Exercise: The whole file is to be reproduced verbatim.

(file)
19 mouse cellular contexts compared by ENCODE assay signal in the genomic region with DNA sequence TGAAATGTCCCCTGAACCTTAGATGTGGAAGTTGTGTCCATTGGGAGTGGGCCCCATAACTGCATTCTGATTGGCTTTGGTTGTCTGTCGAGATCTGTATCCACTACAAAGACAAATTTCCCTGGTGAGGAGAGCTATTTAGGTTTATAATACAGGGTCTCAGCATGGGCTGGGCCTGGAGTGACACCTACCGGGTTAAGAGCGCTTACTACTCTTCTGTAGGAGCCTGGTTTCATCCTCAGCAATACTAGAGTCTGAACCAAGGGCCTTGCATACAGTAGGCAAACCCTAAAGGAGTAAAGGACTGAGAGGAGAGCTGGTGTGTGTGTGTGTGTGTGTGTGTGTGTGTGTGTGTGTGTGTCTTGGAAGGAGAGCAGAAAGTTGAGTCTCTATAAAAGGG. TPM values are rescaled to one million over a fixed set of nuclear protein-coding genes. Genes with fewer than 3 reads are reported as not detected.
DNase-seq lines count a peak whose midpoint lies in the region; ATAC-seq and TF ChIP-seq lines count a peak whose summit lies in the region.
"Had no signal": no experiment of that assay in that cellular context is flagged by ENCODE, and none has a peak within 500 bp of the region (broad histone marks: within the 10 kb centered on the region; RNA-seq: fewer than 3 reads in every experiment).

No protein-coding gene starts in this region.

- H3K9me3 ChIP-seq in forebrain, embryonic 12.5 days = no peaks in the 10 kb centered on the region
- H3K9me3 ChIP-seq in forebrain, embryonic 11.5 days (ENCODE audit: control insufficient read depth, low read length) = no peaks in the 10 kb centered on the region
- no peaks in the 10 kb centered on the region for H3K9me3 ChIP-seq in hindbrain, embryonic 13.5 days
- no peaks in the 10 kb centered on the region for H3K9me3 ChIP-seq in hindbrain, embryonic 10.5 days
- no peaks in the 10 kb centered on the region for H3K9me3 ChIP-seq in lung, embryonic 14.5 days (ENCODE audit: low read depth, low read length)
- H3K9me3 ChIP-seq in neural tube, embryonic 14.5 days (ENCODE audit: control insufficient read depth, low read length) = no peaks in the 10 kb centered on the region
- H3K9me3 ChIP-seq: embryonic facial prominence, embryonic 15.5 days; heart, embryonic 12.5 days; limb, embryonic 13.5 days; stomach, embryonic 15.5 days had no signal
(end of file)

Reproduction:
19 mouse cellular contexts compared by ENCODE assay signal in the genomic region with DNA sequence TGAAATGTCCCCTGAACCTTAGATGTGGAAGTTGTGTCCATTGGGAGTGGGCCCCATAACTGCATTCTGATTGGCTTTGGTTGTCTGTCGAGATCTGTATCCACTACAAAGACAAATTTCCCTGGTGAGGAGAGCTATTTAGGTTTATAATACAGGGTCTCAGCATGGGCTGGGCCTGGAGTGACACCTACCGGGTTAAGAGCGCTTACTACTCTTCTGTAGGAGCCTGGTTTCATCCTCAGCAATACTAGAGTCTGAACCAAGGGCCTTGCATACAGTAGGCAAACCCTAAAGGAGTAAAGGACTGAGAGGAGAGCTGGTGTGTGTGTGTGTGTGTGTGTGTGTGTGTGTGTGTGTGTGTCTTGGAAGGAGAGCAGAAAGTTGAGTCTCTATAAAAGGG. TPM values are rescaled to one million over a fixed set of nuclear protein-coding genes. Genes with fewer than 3 reads are reported as not detected.
DNase-seq lines count a peak whose midpoint lies in the region; ATAC-seq and TF ChIP-seq lines count a peak whose summit lies in the region.
"Had no signal": no experiment of that assay in that cellular context is flagged by ENCODE, and none has a peak within 500 bp of the region (broad histone marks: within the 10 kb centered on the region; RNA-seq: fewer than 3 reads in every experiment).

No protein-coding gene starts in this region.

- H3K9me3 ChIP-seq in forebrain, embryonic 12.5 days = no peaks in the 10 kb centered on the region
- H3K9me3 ChIP-seq in forebrain, embryonic 11.5 days (ENCODE audit: control insufficient read depth, low read length) = no peaks in the 10 kb centered on the region
- no peaks in the 10 kb centered on the region for H3K9me3 ChIP-seq in hindbrain, embryonic 13.5 days
- no peaks in the 10 kb centered on the region for H3K9me3 ChIP-seq in hindbrain, embryonic 10.5 days
- no peaks in the 10 kb centered on the region for H3K9me3 ChIP-seq in lung, embryonic 14.5 days (ENCODE audit: low read depth, low read length)
- H3K9me3 ChIP-seq in neural tube, embryonic 14.5 days (ENCODE audit: control insufficient read depth, low read length) = no peaks in the 10 kb centered on the region
- H3K9me3 ChIP-seq: embryonic facial prominence, embryonic 15.5 days; heart, embryonic 12.5 days; limb, embryonic 13.5 days; stomach, embryonic 15.5 days had no signal